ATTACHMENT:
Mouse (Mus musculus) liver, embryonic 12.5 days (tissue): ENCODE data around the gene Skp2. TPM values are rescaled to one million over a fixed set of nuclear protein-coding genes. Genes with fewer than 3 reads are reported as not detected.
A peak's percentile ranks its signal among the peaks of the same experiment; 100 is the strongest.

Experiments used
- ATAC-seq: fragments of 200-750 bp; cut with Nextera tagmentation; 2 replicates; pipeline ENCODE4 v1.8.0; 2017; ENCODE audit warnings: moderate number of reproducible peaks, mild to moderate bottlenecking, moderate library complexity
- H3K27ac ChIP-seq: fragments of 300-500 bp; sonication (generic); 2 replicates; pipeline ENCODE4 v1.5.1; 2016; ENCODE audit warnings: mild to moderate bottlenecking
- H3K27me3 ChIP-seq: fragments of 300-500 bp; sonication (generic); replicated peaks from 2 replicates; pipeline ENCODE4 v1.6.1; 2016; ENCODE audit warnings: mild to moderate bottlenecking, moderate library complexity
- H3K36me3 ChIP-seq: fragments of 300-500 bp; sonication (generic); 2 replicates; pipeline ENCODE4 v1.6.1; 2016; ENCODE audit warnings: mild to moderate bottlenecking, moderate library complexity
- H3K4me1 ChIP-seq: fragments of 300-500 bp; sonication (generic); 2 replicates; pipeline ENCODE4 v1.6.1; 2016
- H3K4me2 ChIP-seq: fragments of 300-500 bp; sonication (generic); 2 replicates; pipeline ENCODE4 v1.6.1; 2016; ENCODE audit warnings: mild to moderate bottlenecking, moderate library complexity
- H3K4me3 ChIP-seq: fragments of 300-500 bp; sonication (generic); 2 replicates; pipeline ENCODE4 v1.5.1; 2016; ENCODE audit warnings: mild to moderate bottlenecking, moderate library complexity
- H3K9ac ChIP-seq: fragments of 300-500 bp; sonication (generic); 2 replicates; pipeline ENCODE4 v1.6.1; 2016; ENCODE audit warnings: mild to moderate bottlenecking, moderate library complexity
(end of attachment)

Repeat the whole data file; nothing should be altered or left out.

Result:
Mouse (Mus musculus) liver, embryonic 12.5 days (tissue): ENCODE data around the gene Skp2. TPM values are rescaled to one million over a fixed set of nuclear protein-coding genes. Genes with fewer than 3 reads are reported as not detected.
A peak's percentile ranks its signal among the peaks of the same experiment; 100 is the strongest.

Experiments used
- ATAC-seq: fragments of 200-750 bp; cut with Nextera tagmentation; 2 replicates; pipeline ENCODE4 v1.8.0; 2017; ENCODE audit warnings: moderate number of reproducible peaks, mild to moderate bottlenecking, moderate library complexity
- H3K27ac ChIP-seq: fragments of 300-500 bp; sonication (generic); 2 replicates; pipeline ENCODE4 v1.5.1; 2016; ENCODE audit warnings: mild to moderate bottlenecking
- H3K27me3 ChIP-seq: fragments of 300-500 bp; sonication (generic); replicated peaks from 2 replicates; pipeline ENCODE4 v1.6.1; 2016; ENCODE audit warnings: mild to moderate bottlenecking, moderate library complexity
- H3K36me3 ChIP-seq: fragments of 300-500 bp; sonication (generic); 2 replicates; pipeline ENCODE4 v1.6.1; 2016; ENCODE audit warnings: mild to moderate bottlenecking, moderate library complexity
- H3K4me1 ChIP-seq: fragments of 300-500 bp; sonication (generic); 2 replicates; pipeline ENCODE4 v1.6.1; 2016
- H3K4me2 ChIP-seq: fragments of 300-500 bp; sonication (generic); 2 replicates; pipeline ENCODE4 v1.6.1; 2016; ENCODE audit warnings: mild to moderate bottlenecking, moderate library complexity
- H3K4me3 ChIP-seq: fragments of 300-500 bp; sonication (generic); 2 replicates; pipeline ENCODE4 v1.5.1; 2016; ENCODE audit warnings: mild to moderate bottlenecking, moderate library complexity
- H3K9ac ChIP-seq: fragments of 300-500 bp; sonication (generic); 2 replicates; pipeline ENCODE4 v1.6.1; 2016; ENCODE audit warnings: mild to moderate bottlenecking, moderate library complexity